2.    Menno Deen, Robert Cercos, Alan Chatman, Amani Naseem, Regina Bernhaupt, Allan Fowler, Ben Schouten, and Florian Mueller. 2014. Game jam: [4 research]. In Proceedings of the extended abstracts of the 32nd annual ACM conference on Human factors in computing systems - CHI EA ’14, 25–28. https://doi.org/10.1145/2559206.2559225

3.    Fullbright. 2013. Gone Home: A Story Exploration Video Game. Retrieved February 24, 2019 from https://gonehome.game/

4.    Fullbright. 2017. Tacoma - Fullbright. Retrieved February 24, 2019 from https://tacoma.game/

5.    Giant Sparrow. 2017. What Remains of Edith Finch. Retrieved February 24, 2019 from http://www.giantsparrow.com/games/finch/

6.    Henderson, B. 1971. THE LONG TAKE. Film Comment. 7, 2 (1971), 6–11.

7.    Hilary Hutchinson, Heiko Hansen, Nicolas Roussel, Björn Eiderbäck, Wendy Mackay, Bo Westerlund, Benjamin B. Bederson, Allison Druin, Catherine Plaisant, Michel Beaudouin-Lafon, Stéphane Conversy, and Helen Evans. 2003. Technology probes. In Proceedings of the conference on Human factors in computing systems - CHI ’03, 17. https://doi.org/10.1145/642611.642616

8.    Henry Jenkins. 2004. Game Design as Narrative Architecture. Computer 44, 3: 118–130. Retrieved January 10, 2019 from http://blogs.bgsu.edu/honors1120/files/2013/08/Jenkins_Narrative_Architecture.pdf

9.    Kubrick, S. 1968. 2001: A Space Odyssey. Metro-Goldwyn-Mayer (MGM),  Stanley Kubrick Productions.

10.    Annakaisa Kultima. 2015. Defining Game Jam. In Proceedings of the 10th International Conference on the Foundations of Digital Games (FDG 2015), 1–9. Retrieved October 2, 2019 from https://www.researchgate.net/profile/Kultima_Annakaisa/publication/281748266_Defining_Game_Jam/links/55f729d908ae07629dc114bd.pdf

11.    Alexander Muscat and Jonathan Duckworth. 2018. WORLD4: Designing Ambiguity for First-Person Exploration Games. In The Annual Symposium on Computer-Human Interaction in Play Extended Abstracts - CHI PLAY ’18, 341–351. https://doi.org/10.1145/3242671.3242705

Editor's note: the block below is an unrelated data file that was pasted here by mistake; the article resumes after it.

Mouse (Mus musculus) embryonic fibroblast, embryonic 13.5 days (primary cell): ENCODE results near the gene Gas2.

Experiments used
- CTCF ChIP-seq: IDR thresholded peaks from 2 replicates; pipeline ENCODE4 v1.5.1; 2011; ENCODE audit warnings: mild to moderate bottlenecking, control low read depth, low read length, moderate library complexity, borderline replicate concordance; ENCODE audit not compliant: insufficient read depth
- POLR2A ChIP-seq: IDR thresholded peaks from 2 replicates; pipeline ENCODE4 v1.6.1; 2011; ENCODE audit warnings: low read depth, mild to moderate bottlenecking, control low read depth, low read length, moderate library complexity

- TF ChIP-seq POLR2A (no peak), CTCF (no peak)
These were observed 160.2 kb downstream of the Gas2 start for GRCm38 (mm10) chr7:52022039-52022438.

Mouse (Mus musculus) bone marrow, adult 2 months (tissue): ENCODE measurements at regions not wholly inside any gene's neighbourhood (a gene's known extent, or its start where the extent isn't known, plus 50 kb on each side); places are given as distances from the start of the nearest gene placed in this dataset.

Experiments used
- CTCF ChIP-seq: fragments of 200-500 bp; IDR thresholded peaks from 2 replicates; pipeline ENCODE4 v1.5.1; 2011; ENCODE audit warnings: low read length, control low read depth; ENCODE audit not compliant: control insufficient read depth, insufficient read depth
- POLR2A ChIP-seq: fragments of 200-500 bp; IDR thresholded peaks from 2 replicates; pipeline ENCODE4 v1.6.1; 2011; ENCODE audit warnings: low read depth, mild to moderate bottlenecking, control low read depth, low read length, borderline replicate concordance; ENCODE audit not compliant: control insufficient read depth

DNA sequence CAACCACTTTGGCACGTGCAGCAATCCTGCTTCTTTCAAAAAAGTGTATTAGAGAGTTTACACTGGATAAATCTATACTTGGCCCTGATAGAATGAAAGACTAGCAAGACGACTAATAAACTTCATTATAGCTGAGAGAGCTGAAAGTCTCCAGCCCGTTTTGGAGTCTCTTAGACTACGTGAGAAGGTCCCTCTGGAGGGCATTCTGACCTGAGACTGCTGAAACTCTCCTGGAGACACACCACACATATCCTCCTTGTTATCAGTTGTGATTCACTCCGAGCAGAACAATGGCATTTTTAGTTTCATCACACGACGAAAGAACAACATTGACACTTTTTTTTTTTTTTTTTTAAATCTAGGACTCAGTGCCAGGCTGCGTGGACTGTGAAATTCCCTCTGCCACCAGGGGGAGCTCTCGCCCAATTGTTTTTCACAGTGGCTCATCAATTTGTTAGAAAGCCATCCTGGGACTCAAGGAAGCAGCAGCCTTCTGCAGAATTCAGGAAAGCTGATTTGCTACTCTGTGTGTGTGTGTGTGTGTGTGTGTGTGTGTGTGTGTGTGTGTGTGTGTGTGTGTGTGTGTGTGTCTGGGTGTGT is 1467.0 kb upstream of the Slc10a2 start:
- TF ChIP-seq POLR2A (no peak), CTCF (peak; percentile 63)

12.    Dan Pinchbeck. 2008. Dear Esther: An Interactive Ghost Story Built Using the Source Engine. In Joint International Conference on Interactive Digital Storytelling, 51–54. https://doi.org/10.1007/978-3-540-89454-4_9

13.    Andrew Polaine. 2005. The Flow Principle in Interactivity. In Proceedings of the second Australasian conference on Interactive entertainment, 151–158. Retrieved April 13, 2019 from http://dl.acm.org/citation.cfm?id=1109180.1109204

14.    Lucas Pope. 2018. Return of the Obra Dinn. Retrieved February 24, 2019 from https://obradinn.com/

15.    Rao, A. 2011. Bastion. Supergiant Games.

16.    Chris Remo. 2019. Interactive Story Without Challenge Mechanics: The Design of “Firewatch.” In Game Developers Conference. Retrieved April 13, 2019 from https://schedule.gdconf.com/session/interactive-story-without-challenge-mechanics-the-design-of-firewatch/861240

17.    Signposting, Mise-en-Scene, and Environmental Storytelling: Understanding signposting as part of the embedded narrative in environmental storytelling: 2017. http://localhost/handle/1874/352414. Accessed: 2020-12-18.

18.    John Zimmerman and Jodi Forlizzi. 2014. Research Through Design in HCI. In Ways of Knowing in HCI. Springer New York, New York, NY, 167–189. https://doi.org/10.1007/978-1-4939-0378-8_8

This author is supported by the Horizon Centre for Doctoral Training at the University of Nottingham (RCUK Grant No. EP/L015463/1) and BBC.